The people of the Gambian were called on Thursday, 6th April 2017 to the poll to elect members of the National Assembly, the first Parliamentary vote following the inauguration of President Adama Barrow. But, despite all efforts by the IEC to entice voters to come out in large numbers and vote in a series of voter sensitization programs, a huge number of registered voters decided to “vote with their feet” , thus making this election to be one of the lowest participation of voters in Parliamentary election in recent history.
The generally low voter turnout benefited the UDP candidates in various ways.
- The fragmentation within the coalition government frustrated many voters who lack the enthusiasm (motivation) to go and vote.
- It is reported that the low turnout is higher in the rural areas this helped to confirm the widely-held belief that those voters plying their trade in the urban area having to travel back to the provinces to vote could spend an average of D500 to cover their own travelling expenses. Spending such money for someone who most likely will not serve their interest could be a deterring factor.
- Also, going back to the provinces include giving out more money to relatives, friends and parents. So many would prefer to stay and not vote rather than travelling back with gifts and perks for family members
- It is also believed that the large number of voters in military fatigues in polling stations were noticeably absent during this election. The military votes used to favor the APRC and Yaya Jammeh. Their absence in this elections was noticeable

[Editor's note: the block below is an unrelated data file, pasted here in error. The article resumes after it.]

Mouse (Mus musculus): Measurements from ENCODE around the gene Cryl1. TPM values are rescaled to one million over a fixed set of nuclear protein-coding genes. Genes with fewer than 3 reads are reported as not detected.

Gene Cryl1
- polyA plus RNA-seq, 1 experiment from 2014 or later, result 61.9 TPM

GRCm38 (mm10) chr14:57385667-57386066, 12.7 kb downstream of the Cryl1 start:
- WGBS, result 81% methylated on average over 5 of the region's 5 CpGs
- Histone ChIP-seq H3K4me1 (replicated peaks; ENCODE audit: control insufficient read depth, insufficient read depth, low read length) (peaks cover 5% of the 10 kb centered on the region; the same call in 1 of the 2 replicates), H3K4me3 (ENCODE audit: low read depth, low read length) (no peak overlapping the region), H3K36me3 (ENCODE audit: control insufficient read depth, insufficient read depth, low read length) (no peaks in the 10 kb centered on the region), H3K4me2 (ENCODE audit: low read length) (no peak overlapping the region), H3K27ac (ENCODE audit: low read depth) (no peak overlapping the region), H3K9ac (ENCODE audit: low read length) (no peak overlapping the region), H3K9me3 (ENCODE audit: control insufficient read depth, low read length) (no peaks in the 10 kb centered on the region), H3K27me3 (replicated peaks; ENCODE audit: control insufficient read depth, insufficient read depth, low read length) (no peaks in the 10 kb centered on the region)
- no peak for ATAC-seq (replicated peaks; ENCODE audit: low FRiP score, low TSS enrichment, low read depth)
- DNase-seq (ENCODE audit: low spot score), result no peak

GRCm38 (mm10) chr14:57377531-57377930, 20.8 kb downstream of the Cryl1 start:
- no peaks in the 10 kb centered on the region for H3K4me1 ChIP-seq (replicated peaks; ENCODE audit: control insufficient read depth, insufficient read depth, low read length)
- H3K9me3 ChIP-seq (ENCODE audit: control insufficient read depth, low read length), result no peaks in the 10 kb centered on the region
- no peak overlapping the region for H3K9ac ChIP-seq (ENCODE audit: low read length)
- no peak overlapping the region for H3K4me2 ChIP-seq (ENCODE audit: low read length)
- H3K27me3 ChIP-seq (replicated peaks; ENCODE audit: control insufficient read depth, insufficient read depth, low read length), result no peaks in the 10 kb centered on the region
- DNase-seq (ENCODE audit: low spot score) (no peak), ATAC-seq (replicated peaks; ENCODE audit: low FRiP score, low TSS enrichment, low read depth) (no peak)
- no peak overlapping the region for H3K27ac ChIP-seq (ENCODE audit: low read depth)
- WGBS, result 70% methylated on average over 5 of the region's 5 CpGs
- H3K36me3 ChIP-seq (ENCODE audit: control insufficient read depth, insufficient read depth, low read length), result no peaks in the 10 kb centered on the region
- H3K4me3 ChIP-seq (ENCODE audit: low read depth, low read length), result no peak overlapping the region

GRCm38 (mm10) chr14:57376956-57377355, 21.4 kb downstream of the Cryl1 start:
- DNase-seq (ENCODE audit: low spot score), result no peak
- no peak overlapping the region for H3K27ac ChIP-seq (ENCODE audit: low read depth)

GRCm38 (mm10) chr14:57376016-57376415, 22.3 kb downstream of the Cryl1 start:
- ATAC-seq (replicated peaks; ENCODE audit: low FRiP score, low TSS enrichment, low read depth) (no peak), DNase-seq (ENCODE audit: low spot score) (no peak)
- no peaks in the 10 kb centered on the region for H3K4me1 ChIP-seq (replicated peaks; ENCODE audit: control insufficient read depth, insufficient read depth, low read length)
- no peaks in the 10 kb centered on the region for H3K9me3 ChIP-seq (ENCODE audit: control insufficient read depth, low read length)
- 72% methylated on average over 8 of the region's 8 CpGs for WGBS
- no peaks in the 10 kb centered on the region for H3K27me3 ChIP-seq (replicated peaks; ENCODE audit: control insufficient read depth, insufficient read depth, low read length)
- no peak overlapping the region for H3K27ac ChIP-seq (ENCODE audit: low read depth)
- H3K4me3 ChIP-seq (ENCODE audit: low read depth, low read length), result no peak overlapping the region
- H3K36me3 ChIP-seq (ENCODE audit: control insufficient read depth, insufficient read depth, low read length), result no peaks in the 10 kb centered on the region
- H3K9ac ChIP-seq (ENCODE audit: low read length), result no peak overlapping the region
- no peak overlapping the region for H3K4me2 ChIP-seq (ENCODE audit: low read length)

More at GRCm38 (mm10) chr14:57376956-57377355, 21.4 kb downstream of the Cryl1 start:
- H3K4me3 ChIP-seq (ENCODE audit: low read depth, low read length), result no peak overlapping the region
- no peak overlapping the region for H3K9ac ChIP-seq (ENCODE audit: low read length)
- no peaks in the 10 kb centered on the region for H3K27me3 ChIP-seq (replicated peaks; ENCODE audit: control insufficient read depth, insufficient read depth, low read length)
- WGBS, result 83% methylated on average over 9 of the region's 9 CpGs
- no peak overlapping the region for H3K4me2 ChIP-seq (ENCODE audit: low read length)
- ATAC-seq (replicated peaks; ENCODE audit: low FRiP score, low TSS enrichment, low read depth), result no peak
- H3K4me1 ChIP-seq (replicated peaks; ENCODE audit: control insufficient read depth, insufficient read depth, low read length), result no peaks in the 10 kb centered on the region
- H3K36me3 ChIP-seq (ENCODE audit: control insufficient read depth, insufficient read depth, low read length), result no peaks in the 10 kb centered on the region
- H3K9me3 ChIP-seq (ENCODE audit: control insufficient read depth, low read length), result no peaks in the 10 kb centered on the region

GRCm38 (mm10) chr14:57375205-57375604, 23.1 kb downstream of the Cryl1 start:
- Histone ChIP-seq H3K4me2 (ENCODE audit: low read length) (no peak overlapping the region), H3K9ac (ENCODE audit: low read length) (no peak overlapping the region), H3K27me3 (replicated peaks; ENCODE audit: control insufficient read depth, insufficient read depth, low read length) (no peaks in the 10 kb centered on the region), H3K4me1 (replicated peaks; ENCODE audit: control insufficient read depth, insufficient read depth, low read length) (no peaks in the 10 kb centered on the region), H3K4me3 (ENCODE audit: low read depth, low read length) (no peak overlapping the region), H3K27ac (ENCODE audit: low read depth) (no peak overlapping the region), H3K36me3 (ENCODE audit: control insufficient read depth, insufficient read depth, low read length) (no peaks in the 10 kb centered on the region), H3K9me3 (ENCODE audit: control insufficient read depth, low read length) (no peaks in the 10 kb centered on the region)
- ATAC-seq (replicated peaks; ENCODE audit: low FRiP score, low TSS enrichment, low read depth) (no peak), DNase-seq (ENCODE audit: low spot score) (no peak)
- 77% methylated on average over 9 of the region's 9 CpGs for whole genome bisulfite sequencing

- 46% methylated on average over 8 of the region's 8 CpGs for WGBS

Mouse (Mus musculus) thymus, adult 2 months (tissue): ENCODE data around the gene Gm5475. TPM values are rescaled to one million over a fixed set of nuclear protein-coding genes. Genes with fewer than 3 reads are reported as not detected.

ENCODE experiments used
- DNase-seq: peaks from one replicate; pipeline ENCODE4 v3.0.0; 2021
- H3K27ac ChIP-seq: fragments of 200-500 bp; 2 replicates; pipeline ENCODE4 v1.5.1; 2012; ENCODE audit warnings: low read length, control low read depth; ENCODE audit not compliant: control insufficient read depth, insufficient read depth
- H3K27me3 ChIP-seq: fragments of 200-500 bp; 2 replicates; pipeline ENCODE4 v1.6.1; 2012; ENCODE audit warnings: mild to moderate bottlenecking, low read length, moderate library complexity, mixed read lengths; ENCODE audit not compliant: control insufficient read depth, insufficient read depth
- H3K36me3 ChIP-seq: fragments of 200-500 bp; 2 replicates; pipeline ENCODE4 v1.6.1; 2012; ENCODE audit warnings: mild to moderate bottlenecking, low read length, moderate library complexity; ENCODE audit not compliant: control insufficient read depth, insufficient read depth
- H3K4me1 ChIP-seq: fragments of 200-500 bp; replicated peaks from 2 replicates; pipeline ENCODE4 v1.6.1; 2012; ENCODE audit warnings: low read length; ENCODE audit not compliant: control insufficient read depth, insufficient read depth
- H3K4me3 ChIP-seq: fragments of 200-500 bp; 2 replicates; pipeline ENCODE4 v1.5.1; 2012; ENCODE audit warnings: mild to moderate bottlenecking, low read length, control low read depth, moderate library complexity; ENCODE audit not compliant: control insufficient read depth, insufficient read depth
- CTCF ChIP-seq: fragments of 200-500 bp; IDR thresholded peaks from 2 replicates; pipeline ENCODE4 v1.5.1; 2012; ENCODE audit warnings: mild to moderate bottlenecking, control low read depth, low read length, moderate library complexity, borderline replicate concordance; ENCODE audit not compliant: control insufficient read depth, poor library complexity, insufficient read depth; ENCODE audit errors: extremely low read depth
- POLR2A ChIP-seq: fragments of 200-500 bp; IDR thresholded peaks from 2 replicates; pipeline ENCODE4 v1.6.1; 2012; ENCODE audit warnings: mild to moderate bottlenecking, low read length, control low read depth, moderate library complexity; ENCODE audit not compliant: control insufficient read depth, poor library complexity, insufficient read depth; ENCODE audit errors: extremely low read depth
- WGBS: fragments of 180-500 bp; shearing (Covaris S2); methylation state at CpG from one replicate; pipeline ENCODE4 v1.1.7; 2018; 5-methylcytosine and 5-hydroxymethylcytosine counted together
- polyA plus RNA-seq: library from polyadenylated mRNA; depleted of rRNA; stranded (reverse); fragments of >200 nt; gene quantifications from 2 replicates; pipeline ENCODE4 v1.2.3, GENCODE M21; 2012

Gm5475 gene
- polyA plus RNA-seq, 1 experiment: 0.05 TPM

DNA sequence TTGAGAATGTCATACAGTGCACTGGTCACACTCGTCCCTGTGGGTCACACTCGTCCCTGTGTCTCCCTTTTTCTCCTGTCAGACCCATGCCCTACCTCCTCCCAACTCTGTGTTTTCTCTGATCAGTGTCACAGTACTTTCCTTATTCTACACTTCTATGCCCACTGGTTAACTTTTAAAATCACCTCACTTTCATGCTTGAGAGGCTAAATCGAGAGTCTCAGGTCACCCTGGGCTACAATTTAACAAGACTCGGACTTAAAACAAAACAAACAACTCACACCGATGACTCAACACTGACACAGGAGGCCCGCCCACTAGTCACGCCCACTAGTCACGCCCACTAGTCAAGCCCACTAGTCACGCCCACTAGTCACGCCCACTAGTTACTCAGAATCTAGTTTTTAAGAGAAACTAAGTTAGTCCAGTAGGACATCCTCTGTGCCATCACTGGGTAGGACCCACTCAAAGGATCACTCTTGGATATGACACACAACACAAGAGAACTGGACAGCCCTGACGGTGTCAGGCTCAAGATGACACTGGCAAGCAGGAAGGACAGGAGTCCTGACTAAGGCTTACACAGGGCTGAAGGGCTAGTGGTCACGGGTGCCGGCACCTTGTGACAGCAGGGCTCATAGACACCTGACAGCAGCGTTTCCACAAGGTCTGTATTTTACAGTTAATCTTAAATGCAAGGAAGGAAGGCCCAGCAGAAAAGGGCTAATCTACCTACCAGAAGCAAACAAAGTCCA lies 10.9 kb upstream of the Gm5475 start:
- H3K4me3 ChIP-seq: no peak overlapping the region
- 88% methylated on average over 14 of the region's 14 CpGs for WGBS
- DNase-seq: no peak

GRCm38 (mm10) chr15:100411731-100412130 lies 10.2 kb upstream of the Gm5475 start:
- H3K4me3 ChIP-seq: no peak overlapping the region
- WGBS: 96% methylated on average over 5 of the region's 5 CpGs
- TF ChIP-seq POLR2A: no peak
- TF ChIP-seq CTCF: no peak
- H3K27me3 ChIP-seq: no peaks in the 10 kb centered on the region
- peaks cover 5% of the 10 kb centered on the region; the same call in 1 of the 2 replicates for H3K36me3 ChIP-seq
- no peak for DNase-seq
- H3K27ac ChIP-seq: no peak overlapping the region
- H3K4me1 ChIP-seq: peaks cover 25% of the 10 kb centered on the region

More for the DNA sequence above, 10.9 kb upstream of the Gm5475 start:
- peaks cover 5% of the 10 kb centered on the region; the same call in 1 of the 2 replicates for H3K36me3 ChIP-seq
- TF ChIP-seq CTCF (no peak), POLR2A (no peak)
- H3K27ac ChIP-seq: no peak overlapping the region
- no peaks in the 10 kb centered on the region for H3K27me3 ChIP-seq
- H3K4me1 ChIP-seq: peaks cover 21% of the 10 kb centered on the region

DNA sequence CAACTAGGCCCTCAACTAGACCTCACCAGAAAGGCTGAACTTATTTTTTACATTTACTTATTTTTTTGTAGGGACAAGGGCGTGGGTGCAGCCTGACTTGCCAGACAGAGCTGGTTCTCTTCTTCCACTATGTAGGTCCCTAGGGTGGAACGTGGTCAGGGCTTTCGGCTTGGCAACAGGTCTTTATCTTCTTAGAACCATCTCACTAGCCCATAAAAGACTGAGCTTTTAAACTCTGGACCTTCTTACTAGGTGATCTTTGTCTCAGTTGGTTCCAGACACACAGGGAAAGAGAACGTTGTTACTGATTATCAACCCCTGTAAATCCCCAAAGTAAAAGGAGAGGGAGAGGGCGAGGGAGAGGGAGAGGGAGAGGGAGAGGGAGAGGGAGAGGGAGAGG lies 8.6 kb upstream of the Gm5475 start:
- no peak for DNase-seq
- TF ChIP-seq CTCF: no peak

- A good number of voters were only interested in making sure that they voted to eliminate and end dictatorship and the reign of terror. For some that objective was achieved hence there is no need to go and vote
- This election saw an unprecedented number of candidates(238) in the parliamentary election with various programs which could be confusing to many elderly voters who are not conversant with development issues.
- Holding dialogue with the People our purposely organized for the President during the official election campaign period impinged on campaign fairness, facilitating access to public assets and resources by the UDP at the exclusion of the other candidates who lack adequate resources to match the other parties. Hence the increase in voter apathy and disinclination to back the independent candidates.
- A series of numberless vehicles (white Nissan pickups) were used in UDP rallies throughout the country. These were the same vehicles which the APRC were using during the Presidential campaign. Mobilzing state apparatus in support of one party affected the level of playing field
- Failed attempts to agree over candidates to run on the coalition ticket rather than each running under their party created a the general voter apathy which turned out to be a boon for the UDP.
The unusually high voter turnout is a message to combine the presidential and parliamentary elections together be held on the same day which IEC had previous stated in one of their sessions at the PAC/PEC meeting that they have no problem conducting the two together. This will save huge costs and improve the voter turnout during parliamentary elections which often has a lesser turnout percentage compared to the presidential elections.
If visiting the constitution to amend this provision which says that National Assembly elections ‘shall be held four months after the presidential elections’ is required, it could be included in the list of constitutional amendments to be tabled in this new legislative year to stem the tide of increasing voter apathy during parliamentary elections in the Gambia.
Whatever measures are taken up to now, the victory for this election goes to the visionary leaders of the movement ‘Tahawal Banjul ‘. Banjul has decided.
By An Insider Banjul